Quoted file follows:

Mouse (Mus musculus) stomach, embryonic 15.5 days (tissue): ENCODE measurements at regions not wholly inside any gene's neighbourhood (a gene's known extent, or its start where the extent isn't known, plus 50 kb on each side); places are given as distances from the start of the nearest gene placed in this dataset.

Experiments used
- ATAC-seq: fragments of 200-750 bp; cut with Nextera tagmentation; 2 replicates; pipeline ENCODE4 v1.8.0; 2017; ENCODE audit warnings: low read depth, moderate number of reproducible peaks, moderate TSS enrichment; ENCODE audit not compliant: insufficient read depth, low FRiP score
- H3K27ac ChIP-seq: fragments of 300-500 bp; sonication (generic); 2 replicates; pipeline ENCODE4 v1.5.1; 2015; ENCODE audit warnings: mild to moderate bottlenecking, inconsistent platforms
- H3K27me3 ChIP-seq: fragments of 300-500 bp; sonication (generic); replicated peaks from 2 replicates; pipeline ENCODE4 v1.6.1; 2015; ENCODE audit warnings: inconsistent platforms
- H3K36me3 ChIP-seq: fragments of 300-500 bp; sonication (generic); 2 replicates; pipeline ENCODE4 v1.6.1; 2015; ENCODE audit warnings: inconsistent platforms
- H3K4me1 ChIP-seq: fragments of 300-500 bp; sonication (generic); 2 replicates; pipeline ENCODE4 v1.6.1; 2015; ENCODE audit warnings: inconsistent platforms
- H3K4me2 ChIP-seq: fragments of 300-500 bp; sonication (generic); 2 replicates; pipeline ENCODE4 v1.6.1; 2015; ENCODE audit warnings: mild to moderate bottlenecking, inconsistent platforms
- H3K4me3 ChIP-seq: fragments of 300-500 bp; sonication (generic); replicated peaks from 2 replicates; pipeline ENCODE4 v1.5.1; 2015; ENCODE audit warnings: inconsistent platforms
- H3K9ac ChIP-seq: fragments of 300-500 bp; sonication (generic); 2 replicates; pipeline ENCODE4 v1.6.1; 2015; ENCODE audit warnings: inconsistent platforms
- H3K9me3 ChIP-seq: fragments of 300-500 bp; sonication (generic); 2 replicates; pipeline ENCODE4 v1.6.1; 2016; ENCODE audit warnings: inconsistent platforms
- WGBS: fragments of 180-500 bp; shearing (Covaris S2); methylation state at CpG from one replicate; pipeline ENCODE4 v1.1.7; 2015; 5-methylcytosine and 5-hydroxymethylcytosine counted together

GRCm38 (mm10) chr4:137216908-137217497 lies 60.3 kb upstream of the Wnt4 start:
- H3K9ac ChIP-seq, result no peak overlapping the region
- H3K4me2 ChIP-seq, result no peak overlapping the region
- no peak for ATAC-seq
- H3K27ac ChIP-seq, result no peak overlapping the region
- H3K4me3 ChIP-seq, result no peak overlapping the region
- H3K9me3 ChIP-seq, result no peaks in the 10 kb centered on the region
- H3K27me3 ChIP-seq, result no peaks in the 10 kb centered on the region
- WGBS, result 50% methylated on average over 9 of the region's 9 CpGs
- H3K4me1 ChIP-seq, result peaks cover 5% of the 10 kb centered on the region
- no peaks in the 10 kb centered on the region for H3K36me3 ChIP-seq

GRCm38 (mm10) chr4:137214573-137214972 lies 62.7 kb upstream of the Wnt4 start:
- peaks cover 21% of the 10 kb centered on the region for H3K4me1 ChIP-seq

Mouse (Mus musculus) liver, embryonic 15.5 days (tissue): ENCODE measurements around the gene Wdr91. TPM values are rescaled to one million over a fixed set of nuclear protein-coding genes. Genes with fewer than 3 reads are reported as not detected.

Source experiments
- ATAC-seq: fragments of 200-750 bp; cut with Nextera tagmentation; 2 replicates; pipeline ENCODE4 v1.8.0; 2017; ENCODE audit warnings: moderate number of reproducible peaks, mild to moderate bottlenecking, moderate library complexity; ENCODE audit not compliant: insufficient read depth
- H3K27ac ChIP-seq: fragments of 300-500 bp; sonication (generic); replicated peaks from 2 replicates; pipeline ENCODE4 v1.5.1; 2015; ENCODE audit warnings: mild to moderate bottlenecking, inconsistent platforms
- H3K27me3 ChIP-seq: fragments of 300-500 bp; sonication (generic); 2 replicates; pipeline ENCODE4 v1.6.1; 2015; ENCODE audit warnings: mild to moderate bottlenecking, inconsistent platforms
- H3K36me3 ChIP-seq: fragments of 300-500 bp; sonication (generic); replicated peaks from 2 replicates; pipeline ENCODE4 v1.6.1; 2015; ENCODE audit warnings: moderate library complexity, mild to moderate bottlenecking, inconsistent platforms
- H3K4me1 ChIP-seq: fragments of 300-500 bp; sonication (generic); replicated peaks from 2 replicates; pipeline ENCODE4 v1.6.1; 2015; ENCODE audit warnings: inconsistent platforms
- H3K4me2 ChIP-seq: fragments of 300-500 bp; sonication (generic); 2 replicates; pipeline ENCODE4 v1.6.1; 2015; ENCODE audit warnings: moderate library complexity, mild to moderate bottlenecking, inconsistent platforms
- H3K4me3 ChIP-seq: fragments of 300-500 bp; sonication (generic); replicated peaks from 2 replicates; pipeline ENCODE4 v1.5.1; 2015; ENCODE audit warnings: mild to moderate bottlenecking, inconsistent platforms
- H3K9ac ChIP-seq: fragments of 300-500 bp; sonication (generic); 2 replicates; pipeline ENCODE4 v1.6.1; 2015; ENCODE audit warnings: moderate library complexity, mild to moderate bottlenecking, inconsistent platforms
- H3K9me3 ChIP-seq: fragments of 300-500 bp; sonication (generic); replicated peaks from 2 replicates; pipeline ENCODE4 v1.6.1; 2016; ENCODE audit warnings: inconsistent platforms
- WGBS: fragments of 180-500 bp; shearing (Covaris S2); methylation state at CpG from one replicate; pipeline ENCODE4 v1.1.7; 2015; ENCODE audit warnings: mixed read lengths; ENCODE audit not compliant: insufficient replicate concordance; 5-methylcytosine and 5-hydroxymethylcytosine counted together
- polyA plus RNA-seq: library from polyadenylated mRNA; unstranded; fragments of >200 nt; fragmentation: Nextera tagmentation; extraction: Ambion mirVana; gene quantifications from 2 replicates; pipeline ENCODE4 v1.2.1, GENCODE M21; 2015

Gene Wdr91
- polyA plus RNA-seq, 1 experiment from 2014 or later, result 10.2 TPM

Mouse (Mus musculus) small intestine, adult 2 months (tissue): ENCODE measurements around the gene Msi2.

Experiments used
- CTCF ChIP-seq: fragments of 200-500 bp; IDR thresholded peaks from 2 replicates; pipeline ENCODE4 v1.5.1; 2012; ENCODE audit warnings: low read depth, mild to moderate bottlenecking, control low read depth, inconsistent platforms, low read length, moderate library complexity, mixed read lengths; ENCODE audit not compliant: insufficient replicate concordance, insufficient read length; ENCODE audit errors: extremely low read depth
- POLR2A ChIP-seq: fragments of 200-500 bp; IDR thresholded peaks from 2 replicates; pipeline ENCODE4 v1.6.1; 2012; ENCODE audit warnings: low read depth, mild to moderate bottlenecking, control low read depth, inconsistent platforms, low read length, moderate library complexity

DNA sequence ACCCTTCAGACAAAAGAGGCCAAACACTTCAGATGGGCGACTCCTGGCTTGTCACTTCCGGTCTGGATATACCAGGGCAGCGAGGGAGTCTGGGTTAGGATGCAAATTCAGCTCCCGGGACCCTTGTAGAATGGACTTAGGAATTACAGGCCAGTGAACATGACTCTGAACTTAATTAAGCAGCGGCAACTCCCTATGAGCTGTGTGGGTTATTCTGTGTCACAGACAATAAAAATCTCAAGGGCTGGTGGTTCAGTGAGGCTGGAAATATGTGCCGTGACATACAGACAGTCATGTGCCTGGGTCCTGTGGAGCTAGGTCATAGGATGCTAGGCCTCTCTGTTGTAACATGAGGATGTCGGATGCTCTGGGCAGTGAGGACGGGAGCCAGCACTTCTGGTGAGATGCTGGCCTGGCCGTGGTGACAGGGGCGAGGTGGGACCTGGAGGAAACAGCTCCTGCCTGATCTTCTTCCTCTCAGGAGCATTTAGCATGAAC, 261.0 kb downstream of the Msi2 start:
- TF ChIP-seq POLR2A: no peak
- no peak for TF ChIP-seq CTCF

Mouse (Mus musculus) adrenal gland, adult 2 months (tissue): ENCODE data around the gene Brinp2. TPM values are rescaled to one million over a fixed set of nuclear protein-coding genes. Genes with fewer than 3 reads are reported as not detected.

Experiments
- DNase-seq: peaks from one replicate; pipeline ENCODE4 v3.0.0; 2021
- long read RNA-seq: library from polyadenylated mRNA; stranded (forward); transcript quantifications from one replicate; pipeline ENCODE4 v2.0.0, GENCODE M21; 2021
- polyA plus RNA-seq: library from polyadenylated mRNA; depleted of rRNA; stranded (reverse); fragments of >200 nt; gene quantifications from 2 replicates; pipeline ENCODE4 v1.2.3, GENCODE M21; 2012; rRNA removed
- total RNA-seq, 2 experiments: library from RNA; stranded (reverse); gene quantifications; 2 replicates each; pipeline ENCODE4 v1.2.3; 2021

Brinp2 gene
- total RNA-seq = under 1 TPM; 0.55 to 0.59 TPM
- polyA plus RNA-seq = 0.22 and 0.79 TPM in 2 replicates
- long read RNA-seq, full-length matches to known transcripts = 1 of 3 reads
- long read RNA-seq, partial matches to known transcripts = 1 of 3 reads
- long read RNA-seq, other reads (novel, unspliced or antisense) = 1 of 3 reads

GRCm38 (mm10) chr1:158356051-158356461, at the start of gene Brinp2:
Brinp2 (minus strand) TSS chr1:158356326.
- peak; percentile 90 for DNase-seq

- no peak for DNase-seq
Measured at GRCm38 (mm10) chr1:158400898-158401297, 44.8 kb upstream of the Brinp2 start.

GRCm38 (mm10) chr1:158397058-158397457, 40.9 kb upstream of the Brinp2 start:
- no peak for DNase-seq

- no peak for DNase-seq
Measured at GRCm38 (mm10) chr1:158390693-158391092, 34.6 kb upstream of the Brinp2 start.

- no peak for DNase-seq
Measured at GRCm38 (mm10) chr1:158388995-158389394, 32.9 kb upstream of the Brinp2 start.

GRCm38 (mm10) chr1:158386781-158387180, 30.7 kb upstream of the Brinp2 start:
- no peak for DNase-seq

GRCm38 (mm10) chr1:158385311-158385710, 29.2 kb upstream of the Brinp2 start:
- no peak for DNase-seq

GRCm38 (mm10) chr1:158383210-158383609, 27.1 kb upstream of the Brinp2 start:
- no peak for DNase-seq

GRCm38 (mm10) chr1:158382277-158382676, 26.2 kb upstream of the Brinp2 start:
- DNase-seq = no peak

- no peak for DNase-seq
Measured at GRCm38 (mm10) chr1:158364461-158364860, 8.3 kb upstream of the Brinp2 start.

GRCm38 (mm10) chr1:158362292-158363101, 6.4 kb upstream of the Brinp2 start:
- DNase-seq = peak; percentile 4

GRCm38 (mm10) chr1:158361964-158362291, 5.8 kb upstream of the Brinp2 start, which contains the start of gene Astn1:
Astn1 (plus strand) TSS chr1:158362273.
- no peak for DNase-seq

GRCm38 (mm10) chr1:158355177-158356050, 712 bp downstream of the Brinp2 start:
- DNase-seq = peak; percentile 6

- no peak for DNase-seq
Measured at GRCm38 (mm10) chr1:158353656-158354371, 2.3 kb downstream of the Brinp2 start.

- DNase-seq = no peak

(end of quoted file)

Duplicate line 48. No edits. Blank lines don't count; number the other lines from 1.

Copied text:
Mouse (Mus musculus) adrenal gland, adult 2 months (tissue): ENCODE data around the gene Brinp2. TPM values are rescaled to one million over a fixed set of nuclear protein-coding genes. Genes with fewer than 3 reads are reported as not detected.